Got Friends? Why Male Friendship Is Key to Your Long-term Wellness.

This week’s OlderBeast Web Pick is a great Boston Globe article on male friendships. It talks about how many guys let true friendships drift away as they get wrapped up in work and family. And examines the (actually, shocking) impact spending time with friends (or not) has on our physical health and longevity.

I’ll let the article speak for itself on this friendship topic. But first, let’s look at the broader context of how non-physical aspects of “wellness” (like relationships) have a direct impact on our health.

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This week’s OlderBeast Web Pick is a great Boston Globe article on male friendships. It talks about how easy it is for guys to let true friendships drift away as they get wrapped up in work and family. It then examines the (actually, shocking) impact spending time with friends (or not) has on our physical health and longevity.

A friend is one that knows you as you are, understands where you have been, accepts what you have become, and still, gently allows you to grow. –William Shakespeare

I’ll let the article speak for itself on this friendship topic. But first, let’s quickly look at the broader context of how non-physical aspects of “wellness” (like relationships) have a direct impact on our health.

CONTEXT: NON-PHYSICAL ASPECTS OF WELLNESS

Many fitness and nutrition topics are easy and even intuitive to understand, once you prioritize learning about them.

Cardio workouts have a direct cause/effect relationship with heart health. Avoiding refined sugars and eating enough fiber directly, positively impacts blood sugar levels and diabetes risks. Etc.

But when you zoom out beyond fitness/nutrition to include “wellness” in the picture, it encompasses many things whose effect on health and longevity is less obvious.

The “Wheel of Life” graphic below is one way to envision the full range of physical and non-physical aspects of your life.

The Wheel of Life

Feeling satisfied with each aspect of your life, and having them feel in balance, leads to a more holistic wellness than exercise and nutrition alone can ever bring. And just like running or eating fiber, though less visibly, these things impact your physical self.

You can explore this more via this OlderBeast article that more-deeply introduces the idea of wellness, and these two which look at examples of wellness-enhancing activities (being in nature and controlled breathing).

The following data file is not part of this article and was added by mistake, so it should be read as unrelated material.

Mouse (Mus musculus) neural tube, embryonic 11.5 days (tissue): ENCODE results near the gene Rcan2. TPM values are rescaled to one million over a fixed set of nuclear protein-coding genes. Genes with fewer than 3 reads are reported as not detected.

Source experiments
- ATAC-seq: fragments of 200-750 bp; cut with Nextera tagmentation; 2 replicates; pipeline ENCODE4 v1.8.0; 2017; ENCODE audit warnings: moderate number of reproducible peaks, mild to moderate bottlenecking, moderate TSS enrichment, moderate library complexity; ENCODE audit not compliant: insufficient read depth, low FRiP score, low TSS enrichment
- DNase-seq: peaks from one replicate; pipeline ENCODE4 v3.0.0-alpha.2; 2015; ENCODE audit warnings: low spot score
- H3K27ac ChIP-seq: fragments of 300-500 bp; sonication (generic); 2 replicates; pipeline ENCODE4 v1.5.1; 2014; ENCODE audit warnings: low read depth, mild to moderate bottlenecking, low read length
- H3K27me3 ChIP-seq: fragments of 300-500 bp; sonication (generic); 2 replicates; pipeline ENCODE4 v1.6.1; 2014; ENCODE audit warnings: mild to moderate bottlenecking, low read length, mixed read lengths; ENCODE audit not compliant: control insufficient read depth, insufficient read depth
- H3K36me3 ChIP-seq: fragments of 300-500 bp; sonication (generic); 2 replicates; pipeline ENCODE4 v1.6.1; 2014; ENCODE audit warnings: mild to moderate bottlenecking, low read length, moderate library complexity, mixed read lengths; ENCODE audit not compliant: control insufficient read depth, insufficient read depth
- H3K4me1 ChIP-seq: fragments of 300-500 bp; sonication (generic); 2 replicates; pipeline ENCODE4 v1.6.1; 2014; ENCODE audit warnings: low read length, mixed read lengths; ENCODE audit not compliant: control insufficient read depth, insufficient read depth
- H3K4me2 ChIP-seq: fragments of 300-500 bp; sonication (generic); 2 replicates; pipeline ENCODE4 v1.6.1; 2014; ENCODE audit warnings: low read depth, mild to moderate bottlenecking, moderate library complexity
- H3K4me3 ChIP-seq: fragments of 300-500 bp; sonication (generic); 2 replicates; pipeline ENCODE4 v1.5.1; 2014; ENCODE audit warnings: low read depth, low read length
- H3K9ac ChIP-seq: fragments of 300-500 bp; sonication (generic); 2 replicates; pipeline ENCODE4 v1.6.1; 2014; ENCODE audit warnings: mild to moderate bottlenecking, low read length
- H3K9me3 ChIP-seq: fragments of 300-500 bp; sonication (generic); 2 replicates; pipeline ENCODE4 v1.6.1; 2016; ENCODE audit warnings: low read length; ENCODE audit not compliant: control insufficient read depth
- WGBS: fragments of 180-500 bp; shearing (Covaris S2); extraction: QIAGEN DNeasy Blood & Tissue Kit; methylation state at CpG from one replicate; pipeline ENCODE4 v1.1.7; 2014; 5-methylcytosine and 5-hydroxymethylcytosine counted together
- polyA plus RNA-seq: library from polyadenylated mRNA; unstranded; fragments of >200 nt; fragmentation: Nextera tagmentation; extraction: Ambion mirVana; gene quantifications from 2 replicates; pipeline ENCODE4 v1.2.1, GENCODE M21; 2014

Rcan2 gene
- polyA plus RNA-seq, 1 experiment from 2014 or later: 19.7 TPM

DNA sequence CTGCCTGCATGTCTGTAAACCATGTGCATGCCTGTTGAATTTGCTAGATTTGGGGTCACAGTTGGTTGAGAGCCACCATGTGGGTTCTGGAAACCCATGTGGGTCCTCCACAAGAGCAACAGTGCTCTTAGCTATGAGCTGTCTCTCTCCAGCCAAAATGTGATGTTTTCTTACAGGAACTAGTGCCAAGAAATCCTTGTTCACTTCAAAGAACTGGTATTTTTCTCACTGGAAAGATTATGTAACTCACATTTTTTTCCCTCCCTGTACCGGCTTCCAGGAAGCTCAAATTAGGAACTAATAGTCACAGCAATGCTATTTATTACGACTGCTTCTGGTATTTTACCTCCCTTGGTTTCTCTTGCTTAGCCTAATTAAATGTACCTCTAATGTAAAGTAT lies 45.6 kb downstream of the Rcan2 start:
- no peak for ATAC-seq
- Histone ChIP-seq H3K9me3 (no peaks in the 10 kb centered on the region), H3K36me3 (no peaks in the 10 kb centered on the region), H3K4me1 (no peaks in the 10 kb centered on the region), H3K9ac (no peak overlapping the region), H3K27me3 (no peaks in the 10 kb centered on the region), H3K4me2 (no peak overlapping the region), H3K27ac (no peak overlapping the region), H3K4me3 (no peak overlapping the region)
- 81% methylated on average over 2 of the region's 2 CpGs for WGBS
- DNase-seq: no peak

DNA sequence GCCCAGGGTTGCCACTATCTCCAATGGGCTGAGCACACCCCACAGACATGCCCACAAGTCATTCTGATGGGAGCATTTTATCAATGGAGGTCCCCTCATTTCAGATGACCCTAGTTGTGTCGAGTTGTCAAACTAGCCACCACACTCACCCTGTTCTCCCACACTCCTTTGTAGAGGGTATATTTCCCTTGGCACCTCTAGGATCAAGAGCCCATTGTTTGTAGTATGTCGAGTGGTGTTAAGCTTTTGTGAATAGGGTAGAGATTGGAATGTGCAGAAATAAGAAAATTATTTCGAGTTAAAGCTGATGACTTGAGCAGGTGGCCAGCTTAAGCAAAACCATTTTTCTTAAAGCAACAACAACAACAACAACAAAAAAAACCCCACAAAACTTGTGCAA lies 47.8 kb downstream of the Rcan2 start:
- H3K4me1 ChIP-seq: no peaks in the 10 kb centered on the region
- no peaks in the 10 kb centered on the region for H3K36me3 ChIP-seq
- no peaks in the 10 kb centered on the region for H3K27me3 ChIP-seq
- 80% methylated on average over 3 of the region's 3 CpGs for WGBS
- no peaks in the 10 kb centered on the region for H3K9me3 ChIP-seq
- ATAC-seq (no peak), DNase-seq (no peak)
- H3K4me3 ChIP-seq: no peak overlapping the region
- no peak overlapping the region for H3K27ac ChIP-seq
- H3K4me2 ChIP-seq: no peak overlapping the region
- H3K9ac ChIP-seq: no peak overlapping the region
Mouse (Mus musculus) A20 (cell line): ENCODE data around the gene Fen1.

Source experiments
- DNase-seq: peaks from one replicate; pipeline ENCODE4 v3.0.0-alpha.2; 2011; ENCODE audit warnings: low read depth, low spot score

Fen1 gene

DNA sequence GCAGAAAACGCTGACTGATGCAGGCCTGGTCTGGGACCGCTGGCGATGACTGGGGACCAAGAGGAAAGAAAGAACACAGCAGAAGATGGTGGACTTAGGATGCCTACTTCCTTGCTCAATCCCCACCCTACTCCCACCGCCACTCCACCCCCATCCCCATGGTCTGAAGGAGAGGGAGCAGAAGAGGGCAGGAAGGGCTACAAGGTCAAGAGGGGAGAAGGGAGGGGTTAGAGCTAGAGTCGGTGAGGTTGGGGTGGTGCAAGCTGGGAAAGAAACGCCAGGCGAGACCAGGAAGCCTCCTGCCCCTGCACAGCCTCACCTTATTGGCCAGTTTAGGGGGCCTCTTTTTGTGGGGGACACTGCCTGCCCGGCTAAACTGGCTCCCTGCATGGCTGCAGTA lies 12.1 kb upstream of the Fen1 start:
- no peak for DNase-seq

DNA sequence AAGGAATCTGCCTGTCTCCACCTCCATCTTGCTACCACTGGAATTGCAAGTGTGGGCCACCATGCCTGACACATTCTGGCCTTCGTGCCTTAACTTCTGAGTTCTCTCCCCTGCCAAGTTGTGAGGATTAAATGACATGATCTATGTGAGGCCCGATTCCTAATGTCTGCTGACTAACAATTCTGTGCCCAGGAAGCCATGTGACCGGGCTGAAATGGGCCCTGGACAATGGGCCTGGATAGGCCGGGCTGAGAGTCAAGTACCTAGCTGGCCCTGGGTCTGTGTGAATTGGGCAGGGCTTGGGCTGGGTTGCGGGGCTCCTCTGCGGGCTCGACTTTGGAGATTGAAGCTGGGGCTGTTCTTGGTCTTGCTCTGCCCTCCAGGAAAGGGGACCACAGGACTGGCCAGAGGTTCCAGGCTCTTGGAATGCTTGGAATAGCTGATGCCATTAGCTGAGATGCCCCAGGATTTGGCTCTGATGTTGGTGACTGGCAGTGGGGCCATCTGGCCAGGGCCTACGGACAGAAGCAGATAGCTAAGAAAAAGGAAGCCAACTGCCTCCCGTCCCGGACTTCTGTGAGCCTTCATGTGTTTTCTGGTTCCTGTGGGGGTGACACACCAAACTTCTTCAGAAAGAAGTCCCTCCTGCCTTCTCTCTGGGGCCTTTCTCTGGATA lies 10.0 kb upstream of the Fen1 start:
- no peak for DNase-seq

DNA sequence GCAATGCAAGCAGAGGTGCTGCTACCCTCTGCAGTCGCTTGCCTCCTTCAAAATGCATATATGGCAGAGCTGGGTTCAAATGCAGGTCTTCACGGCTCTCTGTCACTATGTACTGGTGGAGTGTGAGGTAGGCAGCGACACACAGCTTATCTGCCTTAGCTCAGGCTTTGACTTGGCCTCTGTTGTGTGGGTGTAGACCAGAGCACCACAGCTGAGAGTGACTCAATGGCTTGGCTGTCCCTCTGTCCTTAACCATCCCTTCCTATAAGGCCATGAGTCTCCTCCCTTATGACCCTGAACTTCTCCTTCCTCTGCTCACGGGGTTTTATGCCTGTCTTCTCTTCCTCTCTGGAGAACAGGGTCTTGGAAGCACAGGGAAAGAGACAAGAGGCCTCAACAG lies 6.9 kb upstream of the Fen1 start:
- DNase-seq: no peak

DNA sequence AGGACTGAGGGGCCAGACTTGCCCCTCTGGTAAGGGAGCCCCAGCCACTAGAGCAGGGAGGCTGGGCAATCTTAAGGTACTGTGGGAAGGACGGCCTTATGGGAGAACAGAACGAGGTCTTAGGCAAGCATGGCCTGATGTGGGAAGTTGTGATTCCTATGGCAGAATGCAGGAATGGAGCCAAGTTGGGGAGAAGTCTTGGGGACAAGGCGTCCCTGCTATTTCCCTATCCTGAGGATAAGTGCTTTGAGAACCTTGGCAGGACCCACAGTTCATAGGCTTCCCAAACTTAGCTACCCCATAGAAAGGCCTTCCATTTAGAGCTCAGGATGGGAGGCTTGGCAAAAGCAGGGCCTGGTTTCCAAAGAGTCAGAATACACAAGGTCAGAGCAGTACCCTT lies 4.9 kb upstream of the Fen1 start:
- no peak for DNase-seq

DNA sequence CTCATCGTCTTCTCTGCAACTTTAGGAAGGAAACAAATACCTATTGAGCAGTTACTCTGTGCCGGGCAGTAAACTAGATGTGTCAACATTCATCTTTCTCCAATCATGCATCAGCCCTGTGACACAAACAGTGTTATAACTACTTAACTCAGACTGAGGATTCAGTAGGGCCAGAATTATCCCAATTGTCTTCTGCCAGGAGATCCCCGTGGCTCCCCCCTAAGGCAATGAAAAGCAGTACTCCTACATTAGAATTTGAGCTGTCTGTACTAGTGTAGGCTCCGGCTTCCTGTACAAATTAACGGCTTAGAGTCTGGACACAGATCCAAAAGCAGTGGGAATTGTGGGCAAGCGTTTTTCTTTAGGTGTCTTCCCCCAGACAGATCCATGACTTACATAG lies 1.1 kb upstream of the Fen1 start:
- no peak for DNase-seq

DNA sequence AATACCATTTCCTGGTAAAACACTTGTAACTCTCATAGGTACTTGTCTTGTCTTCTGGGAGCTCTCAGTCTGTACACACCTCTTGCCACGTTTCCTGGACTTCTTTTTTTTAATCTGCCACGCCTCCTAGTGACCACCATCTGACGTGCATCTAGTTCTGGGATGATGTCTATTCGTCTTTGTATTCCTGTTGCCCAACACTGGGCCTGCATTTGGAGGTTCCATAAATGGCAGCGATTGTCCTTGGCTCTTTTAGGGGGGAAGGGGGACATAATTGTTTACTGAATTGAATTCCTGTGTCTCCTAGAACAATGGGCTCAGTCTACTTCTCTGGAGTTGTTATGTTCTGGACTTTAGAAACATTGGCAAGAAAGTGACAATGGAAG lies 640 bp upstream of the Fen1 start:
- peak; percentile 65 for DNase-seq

The key takeaway from all this?

Your satisfaction with each section of life’s wheel doesn’t happen “to” you. It’s something you can consciously and actively focus on and improve, man.

Just like fitness and nutrition, you can improve wellness by some combo of doing things, not doing things, and reorienting how you think about certain things. Which brings us back to the topic of friendships.

male FRIENDSHIP AS A KEY PART OF guys’ WELLNESS

Among segments in the wheel-of-life, psychologists researching happiness have particularly zeroed in on the importance of relationships.

This poses both risk and opportunity for guys entering the OlderBeast phase.

It’s a risk because it’s so easy to let friendships drift way during your 30s and early 40s, when many of us are mid-career and have young kids in the house. You may be “friendly” with a great many people…but week to week or even month to month, how often do you spend time with true friends?

Friendship is born at that moment when one person says to another: ‘What! You too? I thought I was the only one.’ ―C.S. Lewis

On the other hand, guys entering the OlderBeast phase have a fantastic opportunity to take inventory of things and make adjustments as they begin life’s longest chapter. Often, your life and focus start to re-broaden after the narrower, intense years you’ve just come through.

This is a great opportunity to reconnect with old friends, and make new ones.

With that as context, friends, I think you’ll benefit from this Boston Globe article on the importance of male friendship: “The biggest threat facing middle-age men isn’t smoking or obesity. It’s loneliness.”

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Some of you might read this, look at the Globe article, and think: “This isn’t me – I’ve kept up active friendships.” If so, I admire that! For you, at least, awareness of this topic might help get easier “permission” for the next guys’ weekend trip.

But if this pattern and its health/longevity stakes apply to you, brother, then please think hard about taking action.

“He’d headed west ’cause he felt that a change would do him good. See some old friends, good for the soul.” (Bob Seger, Hollywood Nights—click to listen)

If you think this would be useful to others, please help spread the word about OlderBeast by sharing this post with the social media buttons below. THANKS, MAN.

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